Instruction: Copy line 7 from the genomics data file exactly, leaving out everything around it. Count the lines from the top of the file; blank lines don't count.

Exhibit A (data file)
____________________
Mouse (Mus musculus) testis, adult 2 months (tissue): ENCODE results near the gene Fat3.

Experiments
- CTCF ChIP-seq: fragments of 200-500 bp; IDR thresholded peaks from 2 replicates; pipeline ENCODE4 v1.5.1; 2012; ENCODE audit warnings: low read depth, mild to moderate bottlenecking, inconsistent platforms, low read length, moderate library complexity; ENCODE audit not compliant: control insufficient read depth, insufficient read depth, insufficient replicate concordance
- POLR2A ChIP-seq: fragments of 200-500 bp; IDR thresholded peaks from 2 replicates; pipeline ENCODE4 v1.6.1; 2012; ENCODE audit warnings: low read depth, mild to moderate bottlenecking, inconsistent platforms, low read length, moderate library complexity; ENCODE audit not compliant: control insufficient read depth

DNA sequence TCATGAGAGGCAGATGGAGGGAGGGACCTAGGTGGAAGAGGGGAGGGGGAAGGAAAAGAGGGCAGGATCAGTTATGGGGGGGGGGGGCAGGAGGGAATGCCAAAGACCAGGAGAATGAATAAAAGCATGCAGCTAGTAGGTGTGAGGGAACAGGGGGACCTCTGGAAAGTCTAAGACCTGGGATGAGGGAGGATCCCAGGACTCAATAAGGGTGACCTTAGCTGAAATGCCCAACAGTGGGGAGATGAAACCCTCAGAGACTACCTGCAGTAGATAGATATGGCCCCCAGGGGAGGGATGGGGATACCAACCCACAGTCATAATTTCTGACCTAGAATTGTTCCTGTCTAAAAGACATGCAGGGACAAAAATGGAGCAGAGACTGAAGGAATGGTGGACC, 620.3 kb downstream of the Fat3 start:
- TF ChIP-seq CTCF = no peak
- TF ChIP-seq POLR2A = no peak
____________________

- TF ChIP-seq POLR2A = no peak